ZFIN ID: ZDB-PUB-101011-7
Betanodavirus B2 causes ATP depletion-induced cell death via mitochondrial targeting and Complex II inhibition in vitro and in vivo
Su, Y.C., and Hong, J.R.
Date: 2010
Source: The Journal of biological chemistry   285(51): 39801-39810 (Journal)
Registered Authors: Hong, Jiann-Ruey
Keywords: Antisense RNA, Apoptosis, ATP, Cell death, Mitochondria, Necrosis (necrotic death), Protein targeting, RNA viruses, Viral protein, Zebra fish
MeSH Terms:
  • Adenosine Triphosphate/metabolism*
  • Animals
  • Cell Death/physiology
  • Cell Line
  • Electron Transport Complex II/metabolism*
  • Fishes/metabolism
  • Fishes/virology
  • Gene Expression Regulation, Viral
  • Humans
  • Mitochondria/metabolism*
  • Mitochondria/virology
  • Nodaviridae/metabolism*
  • Protein Sorting Signals/physiology
  • Protein Transport/physiology
  • RNA Virus Infections/metabolism*
  • Viral Proteins/biosynthesis*
PubMed: 20870718 Full text @ J. Biol. Chem.
ABSTRACT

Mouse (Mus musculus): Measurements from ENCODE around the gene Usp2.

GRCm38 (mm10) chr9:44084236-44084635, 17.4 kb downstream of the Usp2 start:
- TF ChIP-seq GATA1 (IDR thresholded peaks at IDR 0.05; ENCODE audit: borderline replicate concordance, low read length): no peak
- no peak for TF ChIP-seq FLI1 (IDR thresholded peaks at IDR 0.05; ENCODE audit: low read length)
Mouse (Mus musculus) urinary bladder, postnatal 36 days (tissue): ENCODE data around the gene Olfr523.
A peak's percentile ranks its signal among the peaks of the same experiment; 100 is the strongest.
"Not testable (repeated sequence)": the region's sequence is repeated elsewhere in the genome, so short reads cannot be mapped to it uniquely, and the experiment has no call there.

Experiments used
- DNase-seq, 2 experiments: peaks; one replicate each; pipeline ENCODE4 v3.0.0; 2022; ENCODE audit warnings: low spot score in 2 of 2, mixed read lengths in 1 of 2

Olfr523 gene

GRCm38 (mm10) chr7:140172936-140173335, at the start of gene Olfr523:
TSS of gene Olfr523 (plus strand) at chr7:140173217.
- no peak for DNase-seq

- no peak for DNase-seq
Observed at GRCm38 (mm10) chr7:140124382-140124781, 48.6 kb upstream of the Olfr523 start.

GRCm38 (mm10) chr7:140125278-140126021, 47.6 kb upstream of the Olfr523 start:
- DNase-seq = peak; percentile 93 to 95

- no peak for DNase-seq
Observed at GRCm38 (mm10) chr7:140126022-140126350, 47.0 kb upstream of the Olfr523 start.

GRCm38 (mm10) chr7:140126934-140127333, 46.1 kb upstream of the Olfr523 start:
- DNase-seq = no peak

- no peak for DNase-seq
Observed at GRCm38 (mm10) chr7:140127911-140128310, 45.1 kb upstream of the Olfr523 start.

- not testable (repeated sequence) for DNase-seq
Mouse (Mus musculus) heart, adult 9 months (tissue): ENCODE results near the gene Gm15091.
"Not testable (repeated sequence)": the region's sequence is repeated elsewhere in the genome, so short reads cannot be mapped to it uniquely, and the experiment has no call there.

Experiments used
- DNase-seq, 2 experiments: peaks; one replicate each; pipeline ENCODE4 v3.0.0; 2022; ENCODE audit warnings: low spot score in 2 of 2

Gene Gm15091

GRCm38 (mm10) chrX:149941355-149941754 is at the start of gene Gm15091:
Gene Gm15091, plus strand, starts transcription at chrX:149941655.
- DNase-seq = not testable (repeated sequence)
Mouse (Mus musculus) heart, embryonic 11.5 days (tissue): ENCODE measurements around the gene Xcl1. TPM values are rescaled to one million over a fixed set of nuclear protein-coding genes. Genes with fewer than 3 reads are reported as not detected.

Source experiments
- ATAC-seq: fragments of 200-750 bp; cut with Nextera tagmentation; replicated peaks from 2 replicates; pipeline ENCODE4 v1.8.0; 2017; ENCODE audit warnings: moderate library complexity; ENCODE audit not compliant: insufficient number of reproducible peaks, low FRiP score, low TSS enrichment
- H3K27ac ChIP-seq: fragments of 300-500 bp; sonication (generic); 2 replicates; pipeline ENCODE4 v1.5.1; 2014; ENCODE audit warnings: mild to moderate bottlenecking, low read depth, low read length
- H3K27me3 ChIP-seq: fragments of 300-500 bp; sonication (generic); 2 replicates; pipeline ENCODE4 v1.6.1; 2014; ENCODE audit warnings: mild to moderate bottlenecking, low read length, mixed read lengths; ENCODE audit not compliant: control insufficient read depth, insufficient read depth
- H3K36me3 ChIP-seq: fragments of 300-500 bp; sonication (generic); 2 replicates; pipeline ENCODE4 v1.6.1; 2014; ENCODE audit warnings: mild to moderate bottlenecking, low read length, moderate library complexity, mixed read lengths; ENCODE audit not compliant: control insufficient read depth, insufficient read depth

The betanodavirus non-structural protein B2 is a newly discovered necrotic death factor with a still unknown role in regulation of mitochondrial function. In the present study, we examined protein B2-mediated inhibition of mitochondrial complex II activity, which results in ATP depletion and thereby in a bioenergetic crisis in vitro and in vivo. Expression of protein B2 was detected early at 24 h postinfection with red-spotted grouper nervous necrosis virus in the cytoplasm. Later B2 was found in mitochondria using enhanced yellow fluorescent protein (EYFP) and immunoEM analysis. Furthermore, the B2 mitochondrial targeting signal peptide was analyzed by serial deletion and specific point mutation. The sequence of the B2 targeting signal peptide (41RTFVISAHAA50) was identified and its presence correlated with loss of mitochondrial membrane potential in fish cells. Protein B2 also was found to dramatically inhibit complex II (succinate dehydrogenase) activity, which impairs ATP synthesis in fish GF-1 cells as well as human embryonic kidney 293T cells. Furthermore, when B2 was injected into zebrafish embryos at the one-cell stage to determine its cytotoxicity and ability to inhibit ATP synthesis, we found that B2 caused massive embryonic cell death and depleted ATP resulting in further embryonic death at 10 h and 24 h post-fertilization. Taken together, our results indicate that betanodavirus protein B2-induced cell death is due to direct targeting of the mitochondrial matrix by a specific signal peptide that targets mitochondria and inhibits mitochondrial complex II activity thereby reducing ATP synthesis.
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